Media Distorts Pope's Position On Condoms in Africa

Today Pope Benedict XVI began a five-day pastoral trip to Africa where the Catholic Church is growing in leaps and bounds, even while its members and charitable institutions face enormous social challenges.

Statistics of church attendance, baptisms and other sacraments, and priestly and religious vocations show faster growth for the Catholic Church in Africa than in any other part of the world. This growth is paralleled, however, with a local reality of tribal warfare, government corruption, poverty, and disease in large swaths of the continent.

Aboard the Alitalia plane headed to Yaounde, Cameroon, the pope responded to a reporter's question about the AIDS epidemic and the Church's refusal to promote condom distribution as the solution. Pope Benedict XVI said:

"You can't resolve it with the distribution of condoms. On the contrary, it increases the problem." For the record (and, unfortunately, among the major news sites you'll only see this distinction made here on, the Pope's statement was specifically a judgment against condom distribution as a solution to the HIV epidemic. He did not say condoms don't work in preventing the transmission of the HIV virus. He did not say the Church would prefer that an HIV positive patient infect a sexual partner than that he or she use a condom. He did not say it's a "double sin" to use a condom in non-marital sex.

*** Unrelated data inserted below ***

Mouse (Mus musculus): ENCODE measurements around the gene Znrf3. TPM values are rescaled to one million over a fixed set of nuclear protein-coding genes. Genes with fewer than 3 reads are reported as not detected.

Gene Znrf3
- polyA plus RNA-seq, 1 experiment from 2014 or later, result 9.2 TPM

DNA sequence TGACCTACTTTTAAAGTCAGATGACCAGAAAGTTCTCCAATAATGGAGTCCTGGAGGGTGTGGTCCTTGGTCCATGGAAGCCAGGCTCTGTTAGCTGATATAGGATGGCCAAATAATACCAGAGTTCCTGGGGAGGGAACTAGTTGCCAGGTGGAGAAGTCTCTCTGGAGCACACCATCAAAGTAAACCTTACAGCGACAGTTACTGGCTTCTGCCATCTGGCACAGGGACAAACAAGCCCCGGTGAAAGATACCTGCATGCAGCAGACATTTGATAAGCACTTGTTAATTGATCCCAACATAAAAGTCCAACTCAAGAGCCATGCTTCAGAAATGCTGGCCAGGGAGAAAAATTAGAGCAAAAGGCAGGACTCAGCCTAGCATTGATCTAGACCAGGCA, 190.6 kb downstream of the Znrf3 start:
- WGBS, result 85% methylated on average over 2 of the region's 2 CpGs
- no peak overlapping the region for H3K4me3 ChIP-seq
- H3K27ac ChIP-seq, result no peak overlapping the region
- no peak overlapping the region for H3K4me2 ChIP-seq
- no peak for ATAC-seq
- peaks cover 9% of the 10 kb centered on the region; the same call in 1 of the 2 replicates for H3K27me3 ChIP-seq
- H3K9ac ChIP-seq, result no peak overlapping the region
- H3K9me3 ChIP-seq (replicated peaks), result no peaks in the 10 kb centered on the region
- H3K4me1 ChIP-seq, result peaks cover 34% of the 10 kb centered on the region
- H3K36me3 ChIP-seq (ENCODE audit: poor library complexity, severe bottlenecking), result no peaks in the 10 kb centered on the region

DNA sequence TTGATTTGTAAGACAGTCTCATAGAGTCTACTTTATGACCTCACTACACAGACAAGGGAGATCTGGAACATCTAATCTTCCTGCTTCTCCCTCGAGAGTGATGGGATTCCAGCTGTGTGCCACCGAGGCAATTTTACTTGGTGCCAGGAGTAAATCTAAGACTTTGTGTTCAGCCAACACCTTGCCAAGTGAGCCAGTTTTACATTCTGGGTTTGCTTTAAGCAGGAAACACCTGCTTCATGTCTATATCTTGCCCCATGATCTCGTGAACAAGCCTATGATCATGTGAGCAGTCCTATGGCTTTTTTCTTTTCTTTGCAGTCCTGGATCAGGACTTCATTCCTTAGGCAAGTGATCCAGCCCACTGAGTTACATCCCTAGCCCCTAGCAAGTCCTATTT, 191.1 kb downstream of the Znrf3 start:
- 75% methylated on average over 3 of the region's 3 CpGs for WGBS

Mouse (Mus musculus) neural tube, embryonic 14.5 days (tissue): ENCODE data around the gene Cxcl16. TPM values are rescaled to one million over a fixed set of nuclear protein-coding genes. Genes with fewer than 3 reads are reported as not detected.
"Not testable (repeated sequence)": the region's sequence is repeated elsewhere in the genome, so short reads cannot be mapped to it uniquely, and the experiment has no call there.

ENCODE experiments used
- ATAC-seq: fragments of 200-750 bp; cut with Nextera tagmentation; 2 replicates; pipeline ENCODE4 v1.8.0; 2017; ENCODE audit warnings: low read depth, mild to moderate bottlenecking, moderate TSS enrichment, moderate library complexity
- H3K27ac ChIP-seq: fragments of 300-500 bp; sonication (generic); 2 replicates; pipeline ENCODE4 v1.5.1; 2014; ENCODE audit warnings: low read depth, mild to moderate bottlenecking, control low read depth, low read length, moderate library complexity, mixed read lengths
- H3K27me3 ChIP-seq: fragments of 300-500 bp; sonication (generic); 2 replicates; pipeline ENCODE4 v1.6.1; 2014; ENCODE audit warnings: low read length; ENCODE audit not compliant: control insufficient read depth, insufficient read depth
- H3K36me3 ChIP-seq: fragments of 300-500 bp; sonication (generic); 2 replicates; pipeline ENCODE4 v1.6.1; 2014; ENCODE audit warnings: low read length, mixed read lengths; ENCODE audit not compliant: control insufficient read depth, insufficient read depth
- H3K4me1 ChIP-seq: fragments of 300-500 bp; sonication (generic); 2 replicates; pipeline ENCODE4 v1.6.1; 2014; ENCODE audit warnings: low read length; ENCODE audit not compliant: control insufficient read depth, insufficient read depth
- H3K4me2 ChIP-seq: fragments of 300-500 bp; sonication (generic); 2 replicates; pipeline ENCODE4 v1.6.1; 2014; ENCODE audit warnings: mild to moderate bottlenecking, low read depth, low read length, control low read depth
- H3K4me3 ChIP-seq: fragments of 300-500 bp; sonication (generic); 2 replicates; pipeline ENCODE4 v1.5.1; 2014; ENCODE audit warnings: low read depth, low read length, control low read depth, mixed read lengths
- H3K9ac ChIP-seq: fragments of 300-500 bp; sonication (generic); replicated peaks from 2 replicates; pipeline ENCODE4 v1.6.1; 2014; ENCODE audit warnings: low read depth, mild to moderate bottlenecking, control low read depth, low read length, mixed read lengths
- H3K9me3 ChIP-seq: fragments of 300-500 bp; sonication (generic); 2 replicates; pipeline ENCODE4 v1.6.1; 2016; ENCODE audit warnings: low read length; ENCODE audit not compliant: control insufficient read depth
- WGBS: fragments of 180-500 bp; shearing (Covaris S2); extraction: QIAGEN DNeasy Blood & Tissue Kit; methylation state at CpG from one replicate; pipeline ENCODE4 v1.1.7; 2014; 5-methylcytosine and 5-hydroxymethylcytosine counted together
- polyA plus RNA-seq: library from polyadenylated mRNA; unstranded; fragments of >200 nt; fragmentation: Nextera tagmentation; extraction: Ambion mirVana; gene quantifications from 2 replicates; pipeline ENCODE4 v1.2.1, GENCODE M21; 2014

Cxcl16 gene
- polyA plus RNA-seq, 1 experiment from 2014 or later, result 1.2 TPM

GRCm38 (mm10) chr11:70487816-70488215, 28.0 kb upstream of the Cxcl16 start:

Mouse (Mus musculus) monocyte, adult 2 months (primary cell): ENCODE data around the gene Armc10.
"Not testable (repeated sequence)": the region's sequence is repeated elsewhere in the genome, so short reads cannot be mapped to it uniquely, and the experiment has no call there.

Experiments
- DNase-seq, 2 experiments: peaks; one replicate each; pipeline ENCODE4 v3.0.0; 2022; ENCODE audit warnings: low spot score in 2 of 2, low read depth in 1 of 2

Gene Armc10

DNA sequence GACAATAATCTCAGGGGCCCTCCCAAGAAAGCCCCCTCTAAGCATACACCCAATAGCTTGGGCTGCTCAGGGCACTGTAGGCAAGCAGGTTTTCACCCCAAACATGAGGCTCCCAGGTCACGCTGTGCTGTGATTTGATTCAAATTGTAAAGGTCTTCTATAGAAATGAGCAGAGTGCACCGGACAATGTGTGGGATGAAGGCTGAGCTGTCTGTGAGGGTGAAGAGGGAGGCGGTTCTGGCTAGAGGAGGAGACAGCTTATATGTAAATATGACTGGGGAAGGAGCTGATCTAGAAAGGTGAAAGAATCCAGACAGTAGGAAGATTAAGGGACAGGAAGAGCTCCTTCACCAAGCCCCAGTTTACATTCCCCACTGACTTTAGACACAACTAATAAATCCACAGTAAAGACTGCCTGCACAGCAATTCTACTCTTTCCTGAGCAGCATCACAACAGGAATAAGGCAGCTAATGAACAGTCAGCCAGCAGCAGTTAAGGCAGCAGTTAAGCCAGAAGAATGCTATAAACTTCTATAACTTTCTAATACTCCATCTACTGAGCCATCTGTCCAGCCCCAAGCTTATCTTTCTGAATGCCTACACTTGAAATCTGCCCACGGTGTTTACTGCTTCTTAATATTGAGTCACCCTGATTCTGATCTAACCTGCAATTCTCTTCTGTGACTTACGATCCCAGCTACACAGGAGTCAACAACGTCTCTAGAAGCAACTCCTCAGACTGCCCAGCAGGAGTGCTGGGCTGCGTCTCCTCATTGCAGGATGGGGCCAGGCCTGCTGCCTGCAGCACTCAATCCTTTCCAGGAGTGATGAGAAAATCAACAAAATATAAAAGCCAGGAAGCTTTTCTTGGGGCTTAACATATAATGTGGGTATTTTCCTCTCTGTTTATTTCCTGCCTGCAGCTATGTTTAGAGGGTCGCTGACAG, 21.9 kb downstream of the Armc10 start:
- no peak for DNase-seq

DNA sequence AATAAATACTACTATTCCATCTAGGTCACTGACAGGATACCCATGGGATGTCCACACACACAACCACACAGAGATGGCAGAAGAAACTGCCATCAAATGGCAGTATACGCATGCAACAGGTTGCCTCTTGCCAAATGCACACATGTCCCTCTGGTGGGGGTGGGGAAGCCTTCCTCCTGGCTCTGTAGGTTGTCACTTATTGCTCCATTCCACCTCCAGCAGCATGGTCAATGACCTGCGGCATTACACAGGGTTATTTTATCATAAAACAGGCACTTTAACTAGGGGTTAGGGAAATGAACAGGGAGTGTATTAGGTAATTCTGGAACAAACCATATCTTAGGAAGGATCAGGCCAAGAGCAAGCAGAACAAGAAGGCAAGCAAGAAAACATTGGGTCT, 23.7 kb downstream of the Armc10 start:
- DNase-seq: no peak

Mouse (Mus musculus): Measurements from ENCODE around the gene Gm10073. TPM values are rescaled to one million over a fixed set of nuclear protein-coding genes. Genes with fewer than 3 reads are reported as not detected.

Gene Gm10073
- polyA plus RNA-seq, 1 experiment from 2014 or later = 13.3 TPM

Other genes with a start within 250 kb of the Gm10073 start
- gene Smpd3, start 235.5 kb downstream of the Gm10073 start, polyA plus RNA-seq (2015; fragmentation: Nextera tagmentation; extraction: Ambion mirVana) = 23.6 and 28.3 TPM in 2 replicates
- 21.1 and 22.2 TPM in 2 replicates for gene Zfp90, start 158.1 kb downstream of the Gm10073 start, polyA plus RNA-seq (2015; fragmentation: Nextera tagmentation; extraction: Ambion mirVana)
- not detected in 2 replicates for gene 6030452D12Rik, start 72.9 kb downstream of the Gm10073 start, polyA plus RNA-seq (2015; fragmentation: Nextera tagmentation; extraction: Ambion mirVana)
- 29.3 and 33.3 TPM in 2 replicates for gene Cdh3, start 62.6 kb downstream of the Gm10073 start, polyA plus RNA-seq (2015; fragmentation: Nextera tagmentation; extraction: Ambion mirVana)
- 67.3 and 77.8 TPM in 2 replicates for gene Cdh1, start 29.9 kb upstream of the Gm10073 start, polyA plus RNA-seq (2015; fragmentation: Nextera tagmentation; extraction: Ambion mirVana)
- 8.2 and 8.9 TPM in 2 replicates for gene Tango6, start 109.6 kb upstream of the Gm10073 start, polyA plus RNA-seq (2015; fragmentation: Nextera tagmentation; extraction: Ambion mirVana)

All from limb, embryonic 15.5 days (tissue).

Pope Benedict knows history is proving the mass distribution of condoms by the United Nations and population control organizations as the principle strategy against AIDS has failed miserably.

He also knows countries that have focused their efforts on integral sexual education, including the promotion of pre-marital abstinence and the beauty of marital fidelity, have seen infection rates plummet. Uganda is the showcase for this more human approach. Uganda once had the highest infection rate in the world. In the 1990's, thirty percent of the country's population was infected; today the rate is down to about eight percent.

Although the Ugandan government also educated the population on condom use for protection against the virus, many HIV / AIDS experts credit the country-wide abstinence program launched in 1994, "True Love Awaits", for Uganda's great success in reducing infection rates. Schools and religious organizations got behind the government program and sexual habits changed.

Other African countries are watching and learning. Dorothy Kwenze, an HIV activist in neighboring Kenya was recently quoted saying, "Abstinence education remains the best strategy, especially for the risk group aged 15-25 years. The concept has worked well for Uganda and can work for other African countries".

Let's continue to debate how best to prevent the transmission of the HIV virus and how best to care for AIDS patients. But let's not be duped by shallow reporting that pits one helping hand against the other and only complicates the work at hand.

God bless, Father Jonathan

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